NEW YORK A groundbreaking report examining the roots of Christian domination over indigenous peoples and their lands was released this week at the United Nations Permanent Forum on Indigenous Issues.
North American Representative to the Permanent Forum Tonya Gonnella Frichner, an attorney and founder of the American Indian Law Alliance, presented a preliminary study on the "Doctrine of Discovery" and its historical impacts on indigenous peoples, with a focus on how it became part of United States laws.
"The first thing indigenous peoples share is the experience of having been invaded by those who treated us without compassion because they considered us to be less than human," said Frichner, a citizen of the Onondaga Nation serving her first term on the 16-member UNPFII.
"Dehumanization leads to the second thing indigenous peoples share in common: Being treated on the basis of the belief that those who invaded our territories have a right of lordship or dominance over our existence and, therefore, have the right to take, grant, and dispose of our lands, territories, and resources without our permission or consent."
Frichner said human rights violations faced by indigenous peoples can all be traced to the Doctrine of Discovery and its interpretive framework which has been used for five centuries to take Native lands.
It has also been cited in U.S. Supreme Court land claims cases decided against Indian nations, including the 1955 ruling Tee Hit Ton Indians v. United State s, and the 2005 decision in City of Sherrill v. Oneida Indian Nation of New York.
The Doctrine of Discovery was among Vatican mandates dating back to the 15th century, called papal bulls, that declared Christian monarchs had the right to claim superior title over land and territories that they "discovered."
The claimed right of "dominion" over Native peoples was based on the thinking that non-Christians were "heathens and uncivilized savages," with no, or limited rights, to land.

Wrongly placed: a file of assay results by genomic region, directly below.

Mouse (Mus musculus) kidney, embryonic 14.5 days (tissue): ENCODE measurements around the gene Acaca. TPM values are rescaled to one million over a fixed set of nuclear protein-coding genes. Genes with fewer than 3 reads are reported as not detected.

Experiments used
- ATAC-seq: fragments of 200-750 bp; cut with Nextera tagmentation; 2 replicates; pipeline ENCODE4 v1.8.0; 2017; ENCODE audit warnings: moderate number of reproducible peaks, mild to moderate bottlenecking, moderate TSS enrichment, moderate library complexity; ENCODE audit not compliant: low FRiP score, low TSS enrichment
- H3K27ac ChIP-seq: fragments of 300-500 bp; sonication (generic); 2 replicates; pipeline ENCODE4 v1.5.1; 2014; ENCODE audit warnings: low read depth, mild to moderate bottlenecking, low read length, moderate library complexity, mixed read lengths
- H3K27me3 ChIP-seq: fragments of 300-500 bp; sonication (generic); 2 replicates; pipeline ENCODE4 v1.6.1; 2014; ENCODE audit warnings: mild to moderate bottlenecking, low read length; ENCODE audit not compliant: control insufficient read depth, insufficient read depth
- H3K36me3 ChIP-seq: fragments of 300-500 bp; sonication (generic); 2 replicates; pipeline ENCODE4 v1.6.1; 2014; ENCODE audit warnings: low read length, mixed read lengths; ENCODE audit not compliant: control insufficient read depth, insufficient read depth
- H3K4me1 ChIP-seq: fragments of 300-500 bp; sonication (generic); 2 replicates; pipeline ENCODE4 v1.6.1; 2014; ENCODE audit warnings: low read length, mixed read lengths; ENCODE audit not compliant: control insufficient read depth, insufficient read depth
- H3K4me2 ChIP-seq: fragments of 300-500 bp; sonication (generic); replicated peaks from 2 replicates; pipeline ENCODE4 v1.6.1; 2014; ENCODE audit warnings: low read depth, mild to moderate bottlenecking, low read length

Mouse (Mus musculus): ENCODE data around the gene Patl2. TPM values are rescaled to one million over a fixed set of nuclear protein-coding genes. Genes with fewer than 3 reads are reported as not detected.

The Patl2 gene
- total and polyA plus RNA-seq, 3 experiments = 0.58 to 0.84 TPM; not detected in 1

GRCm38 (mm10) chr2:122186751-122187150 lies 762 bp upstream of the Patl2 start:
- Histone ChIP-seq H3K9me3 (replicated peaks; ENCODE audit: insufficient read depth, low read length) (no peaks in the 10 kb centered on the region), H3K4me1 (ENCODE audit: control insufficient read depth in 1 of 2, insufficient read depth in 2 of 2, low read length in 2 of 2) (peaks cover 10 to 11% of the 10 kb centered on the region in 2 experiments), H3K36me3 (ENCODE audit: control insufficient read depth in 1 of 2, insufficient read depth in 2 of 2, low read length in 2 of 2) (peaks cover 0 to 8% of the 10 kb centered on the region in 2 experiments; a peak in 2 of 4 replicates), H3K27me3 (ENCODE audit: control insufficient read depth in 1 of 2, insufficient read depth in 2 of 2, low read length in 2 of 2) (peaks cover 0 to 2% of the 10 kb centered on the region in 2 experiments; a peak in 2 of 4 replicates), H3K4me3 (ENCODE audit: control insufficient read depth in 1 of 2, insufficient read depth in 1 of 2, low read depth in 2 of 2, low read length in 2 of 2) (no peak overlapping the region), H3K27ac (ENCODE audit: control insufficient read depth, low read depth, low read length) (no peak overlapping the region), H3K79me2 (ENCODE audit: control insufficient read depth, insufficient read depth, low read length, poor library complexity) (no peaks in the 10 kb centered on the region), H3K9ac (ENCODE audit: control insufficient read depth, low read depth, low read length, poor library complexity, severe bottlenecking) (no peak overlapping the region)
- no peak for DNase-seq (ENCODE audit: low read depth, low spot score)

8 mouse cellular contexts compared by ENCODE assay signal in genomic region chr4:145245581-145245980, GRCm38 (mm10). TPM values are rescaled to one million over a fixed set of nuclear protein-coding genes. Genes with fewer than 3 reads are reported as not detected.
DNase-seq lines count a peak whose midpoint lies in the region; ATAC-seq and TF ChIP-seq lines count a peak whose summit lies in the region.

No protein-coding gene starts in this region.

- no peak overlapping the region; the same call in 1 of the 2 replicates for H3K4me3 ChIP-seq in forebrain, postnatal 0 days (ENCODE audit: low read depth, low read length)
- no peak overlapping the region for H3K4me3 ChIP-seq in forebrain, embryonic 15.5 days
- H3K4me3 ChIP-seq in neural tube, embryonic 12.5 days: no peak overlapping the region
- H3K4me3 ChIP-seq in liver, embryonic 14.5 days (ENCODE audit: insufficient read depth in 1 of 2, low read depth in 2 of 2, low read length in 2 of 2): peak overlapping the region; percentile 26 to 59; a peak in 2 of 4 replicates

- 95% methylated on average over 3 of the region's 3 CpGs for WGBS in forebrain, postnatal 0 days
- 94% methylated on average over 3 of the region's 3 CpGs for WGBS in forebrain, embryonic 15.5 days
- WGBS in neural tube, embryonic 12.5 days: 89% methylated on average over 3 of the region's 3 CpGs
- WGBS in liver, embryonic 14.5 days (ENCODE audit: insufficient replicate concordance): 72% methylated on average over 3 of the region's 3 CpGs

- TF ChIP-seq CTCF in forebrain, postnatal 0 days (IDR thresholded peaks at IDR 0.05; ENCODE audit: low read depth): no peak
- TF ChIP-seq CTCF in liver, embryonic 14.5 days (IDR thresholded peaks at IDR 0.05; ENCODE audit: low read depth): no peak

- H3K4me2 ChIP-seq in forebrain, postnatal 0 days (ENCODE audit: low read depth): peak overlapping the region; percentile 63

The Vatican's Doctrine of Discovery was based on the premise that all non-Christian land belonged to no one because no Christians were living there and no Christian monarch or lord had yet claimed dominion. Once Christian monarchies like Spain or France claimed the right of dominion, that claim was transferred to political successors over centuries.
"Indian land rights have been characterized in U.S. law as nothing more than a permissive right of occupancy or permission from the whites to occupy their own Indian lands," Frichner said.
There were theologians who did not agree that Christian discovery could give dominion over and title to non-Christian lands. The issue was debated at length in the early 1550s in Spain with no input from indigenous peoples, she said.
It was a debate among Christian Europeans about whether the Indians of the Americas were human.
"Clearly, (we) have joined the debate by declaring definitively that we are human beings. However, for more than five centuries, the doctrines of discovery and dehumanization have been institutionalized, and this is the context of the work we are doing on the U.N. Declaration on the Rights of Indigenous Peoples," Frichner said.
The study focused on the history of the United States, and points out that the Doctrine of Discovery had been officially incorporated into U.S. Indian policies in the 1823 Supreme Court ruling Johnson v. M'Intosh.
Supreme Court Chief Justice John Marshall identified the royal charters of Great Britain pertaining to North America as the source of the argument that "discovery gave title" to the government by whose authority the "discovery" was made.
The royal charter issued to John Cabot in 1496 authorized Cabot and his sons to seek out "isles, countries, and regions of the heathen and infidel, which before this time have been unknown to all Christian people."
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